The island nation of Bahrain is allied with the U.S. and Saudi Arabia; it is also a Shiite-majority country governed by a narrow Sunni elite. Through 2011, restive Shiites periodically rioted or engaged in low-grade terror: throwing Molotov cocktails and setting off bombs meant to frighten rather than to kill or maim. But since then, the armed opposition has grown more sophisticated, relying on small, harder to penetrate cells, carefully planned attacks, and far more sophisticated and deadly explosives. Michael Knights and Matthew Levitt see much evidence of support from Iran and Hizballah:
Since 2011, Iran and its proxy militias in Lebanon and Iraq have mounted an unprecedented effort to train, activate, and resupply cells ready to set off improvised explosive devices (IEDs) inside Bahrain. Following the military suppression of Arab Spring protests in Bahrain, a number of Shiite youths traveled abroad to receive Iranian training in camps and battlefronts in Iran, Lebanon, Iraq, and Syria. Iran’s effort brought significant quantities of military high explosives into Bahrain and assisted Bahraini cells in developing workshops capable of churning out reliable, remote-controlled IEDs. Bahraini militants [also] have emerged as a smaller, tempered movement with better operational security.
Knights and Levitt suggest that Tehran may be waiting for general unrest, as during the 2011 Arab Spring, to activate the various cells it is cultivating in Bahrain—the same strategy it employed to foment and exploit chaos in Lebanon, Iraq, Syria, and Yemen. Or the plan could be to use Bahrain as a springboard to Saudi Arabia:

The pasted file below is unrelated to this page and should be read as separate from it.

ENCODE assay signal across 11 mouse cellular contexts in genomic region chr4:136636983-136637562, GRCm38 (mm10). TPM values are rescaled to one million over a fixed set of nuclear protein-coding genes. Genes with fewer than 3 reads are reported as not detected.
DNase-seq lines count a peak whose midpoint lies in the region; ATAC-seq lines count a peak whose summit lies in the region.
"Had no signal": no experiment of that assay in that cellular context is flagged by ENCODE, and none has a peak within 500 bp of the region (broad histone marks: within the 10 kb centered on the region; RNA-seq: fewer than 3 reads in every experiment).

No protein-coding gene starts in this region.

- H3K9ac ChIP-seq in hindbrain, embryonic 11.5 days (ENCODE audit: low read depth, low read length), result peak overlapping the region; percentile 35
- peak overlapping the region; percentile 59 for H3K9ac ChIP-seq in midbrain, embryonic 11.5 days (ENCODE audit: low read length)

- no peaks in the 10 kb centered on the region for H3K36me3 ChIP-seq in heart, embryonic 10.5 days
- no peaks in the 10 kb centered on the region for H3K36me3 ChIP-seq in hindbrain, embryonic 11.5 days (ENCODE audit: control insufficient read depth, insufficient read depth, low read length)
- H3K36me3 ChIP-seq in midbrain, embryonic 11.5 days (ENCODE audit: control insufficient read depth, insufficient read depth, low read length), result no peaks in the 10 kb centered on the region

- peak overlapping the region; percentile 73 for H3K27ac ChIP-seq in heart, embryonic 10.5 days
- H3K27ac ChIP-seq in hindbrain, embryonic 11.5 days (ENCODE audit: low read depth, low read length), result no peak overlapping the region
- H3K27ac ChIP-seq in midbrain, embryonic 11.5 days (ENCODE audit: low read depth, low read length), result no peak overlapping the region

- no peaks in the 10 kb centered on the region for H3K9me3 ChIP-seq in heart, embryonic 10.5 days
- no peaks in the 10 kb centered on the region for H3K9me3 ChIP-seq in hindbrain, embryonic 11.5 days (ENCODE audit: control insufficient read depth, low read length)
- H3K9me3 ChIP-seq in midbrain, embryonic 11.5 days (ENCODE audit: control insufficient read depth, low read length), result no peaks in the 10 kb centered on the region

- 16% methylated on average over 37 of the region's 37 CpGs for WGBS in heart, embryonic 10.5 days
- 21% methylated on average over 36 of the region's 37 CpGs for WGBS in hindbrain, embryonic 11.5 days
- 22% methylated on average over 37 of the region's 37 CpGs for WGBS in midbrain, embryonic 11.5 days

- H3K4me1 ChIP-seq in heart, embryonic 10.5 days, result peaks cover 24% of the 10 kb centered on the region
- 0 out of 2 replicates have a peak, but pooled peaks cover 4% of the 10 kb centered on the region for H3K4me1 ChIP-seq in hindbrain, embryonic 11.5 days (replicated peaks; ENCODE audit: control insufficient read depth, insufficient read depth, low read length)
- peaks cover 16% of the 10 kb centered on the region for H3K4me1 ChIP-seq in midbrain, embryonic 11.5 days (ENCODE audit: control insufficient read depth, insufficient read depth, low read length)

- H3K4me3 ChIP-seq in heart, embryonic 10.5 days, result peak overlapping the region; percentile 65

Located across a 25-kilometer causeway from Bahrain, the Eastern Province of Saudi Arabia is a predominantly Shiite area that holds more than 20 percent of the world’s total proven oil reserves and serves as the center of the kingdom’s oil and petrochemicals industries. The Shiite population has become more restive in recent years. . . .
The [recent] increase in violence in Saudi Arabia’s Eastern Province is even more notable than in Bahrain. In 2014-2015, there were just four attacks on security forces, all shooting incidents that left a total of five officers dead and three wounded. In 2016-2017, the number of attacks jumped to 24, with 18 killed and 39 wounded, with an even balance of shootings and bomb attacks. The importation of IEDs from Bahrain may be one factor in this change. . . .
On November 10, 2017, Bahraini militants may have acted on their intent [to bring their operations to Saudi Arabia] by bombing a key pipeline . . . supplying Saudi Arabian crude to the Bahrain Petroleum Company refinery.